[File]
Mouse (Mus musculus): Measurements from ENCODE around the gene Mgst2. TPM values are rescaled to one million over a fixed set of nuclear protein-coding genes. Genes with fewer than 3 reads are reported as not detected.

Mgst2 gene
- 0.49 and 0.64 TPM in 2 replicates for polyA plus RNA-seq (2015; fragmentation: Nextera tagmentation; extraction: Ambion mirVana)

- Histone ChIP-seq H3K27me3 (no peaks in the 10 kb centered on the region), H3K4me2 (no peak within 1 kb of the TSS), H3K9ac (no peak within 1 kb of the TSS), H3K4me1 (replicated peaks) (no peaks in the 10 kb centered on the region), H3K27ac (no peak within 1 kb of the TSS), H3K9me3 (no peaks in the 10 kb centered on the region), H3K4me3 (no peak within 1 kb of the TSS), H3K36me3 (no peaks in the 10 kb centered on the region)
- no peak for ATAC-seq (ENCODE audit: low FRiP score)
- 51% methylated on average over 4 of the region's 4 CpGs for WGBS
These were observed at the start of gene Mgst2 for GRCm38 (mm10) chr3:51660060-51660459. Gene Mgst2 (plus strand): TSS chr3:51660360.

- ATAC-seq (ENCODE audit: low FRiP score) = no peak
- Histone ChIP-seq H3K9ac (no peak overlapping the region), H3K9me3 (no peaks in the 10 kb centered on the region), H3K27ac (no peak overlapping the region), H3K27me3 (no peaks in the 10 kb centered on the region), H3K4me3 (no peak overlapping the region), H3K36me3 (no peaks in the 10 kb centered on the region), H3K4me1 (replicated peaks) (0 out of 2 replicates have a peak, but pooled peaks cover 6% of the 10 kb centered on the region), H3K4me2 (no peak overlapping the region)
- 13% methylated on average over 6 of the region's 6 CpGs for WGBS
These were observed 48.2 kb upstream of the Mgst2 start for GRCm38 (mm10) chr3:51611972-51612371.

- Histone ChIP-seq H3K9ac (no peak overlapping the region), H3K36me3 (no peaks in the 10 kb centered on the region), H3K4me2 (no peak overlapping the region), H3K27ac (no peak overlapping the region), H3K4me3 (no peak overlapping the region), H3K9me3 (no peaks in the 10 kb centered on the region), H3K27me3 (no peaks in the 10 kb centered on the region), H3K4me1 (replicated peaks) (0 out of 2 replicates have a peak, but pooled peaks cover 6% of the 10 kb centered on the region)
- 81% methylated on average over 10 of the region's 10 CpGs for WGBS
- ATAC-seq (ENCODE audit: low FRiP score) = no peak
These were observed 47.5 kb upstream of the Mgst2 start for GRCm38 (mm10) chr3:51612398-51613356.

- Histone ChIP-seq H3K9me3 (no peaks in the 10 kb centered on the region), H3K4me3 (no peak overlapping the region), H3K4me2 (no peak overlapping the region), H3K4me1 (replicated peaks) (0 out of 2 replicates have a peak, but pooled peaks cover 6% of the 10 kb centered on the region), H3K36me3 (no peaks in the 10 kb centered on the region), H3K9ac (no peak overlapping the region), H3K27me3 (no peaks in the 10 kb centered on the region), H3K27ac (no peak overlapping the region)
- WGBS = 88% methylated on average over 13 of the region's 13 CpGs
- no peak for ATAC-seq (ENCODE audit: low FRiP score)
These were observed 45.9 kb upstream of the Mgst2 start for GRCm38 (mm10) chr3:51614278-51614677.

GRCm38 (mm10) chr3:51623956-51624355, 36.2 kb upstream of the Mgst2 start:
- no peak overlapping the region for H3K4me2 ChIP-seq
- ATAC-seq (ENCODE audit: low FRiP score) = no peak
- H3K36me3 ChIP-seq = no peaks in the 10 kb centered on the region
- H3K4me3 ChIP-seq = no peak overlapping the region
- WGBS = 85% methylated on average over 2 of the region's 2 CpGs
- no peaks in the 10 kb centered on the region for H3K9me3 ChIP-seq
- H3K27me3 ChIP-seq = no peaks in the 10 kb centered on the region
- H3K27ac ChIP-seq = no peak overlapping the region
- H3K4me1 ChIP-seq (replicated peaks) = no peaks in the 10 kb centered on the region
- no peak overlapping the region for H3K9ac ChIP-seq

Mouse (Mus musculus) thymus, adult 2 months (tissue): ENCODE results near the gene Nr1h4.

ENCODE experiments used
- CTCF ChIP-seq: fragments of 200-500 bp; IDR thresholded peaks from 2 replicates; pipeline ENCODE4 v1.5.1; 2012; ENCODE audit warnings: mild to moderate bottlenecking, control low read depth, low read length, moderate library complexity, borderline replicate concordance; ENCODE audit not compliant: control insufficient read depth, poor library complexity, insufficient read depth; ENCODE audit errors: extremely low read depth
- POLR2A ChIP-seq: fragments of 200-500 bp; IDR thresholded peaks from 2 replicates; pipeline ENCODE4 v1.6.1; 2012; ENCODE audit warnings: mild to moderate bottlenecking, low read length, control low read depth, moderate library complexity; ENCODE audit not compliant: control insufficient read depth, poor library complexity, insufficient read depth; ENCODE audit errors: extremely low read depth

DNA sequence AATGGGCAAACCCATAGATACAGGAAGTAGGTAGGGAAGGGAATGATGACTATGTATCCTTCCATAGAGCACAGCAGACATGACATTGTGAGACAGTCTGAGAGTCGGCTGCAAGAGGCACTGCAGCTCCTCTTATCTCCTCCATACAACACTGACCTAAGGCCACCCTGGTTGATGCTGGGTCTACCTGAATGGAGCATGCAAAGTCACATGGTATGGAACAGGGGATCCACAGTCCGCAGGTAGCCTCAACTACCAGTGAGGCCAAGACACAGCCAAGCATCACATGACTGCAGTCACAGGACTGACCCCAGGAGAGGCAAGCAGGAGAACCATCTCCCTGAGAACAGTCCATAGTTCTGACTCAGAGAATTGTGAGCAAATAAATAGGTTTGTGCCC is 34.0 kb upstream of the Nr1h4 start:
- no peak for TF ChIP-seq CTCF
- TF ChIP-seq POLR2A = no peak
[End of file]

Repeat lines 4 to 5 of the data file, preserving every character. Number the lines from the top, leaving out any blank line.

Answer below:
- Histone ChIP-seq H3K27me3 (no peaks in the 10 kb centered on the region), H3K4me2 (no peak within 1 kb of the TSS), H3K9ac (no peak within 1 kb of the TSS), H3K4me1 (replicated peaks) (no peaks in the 10 kb centered on the region), H3K27ac (no peak within 1 kb of the TSS), H3K9me3 (no peaks in the 10 kb centered on the region), H3K4me3 (no peak within 1 kb of the TSS), H3K36me3 (no peaks in the 10 kb centered on the region)
- no peak for ATAC-seq (ENCODE audit: low FRiP score)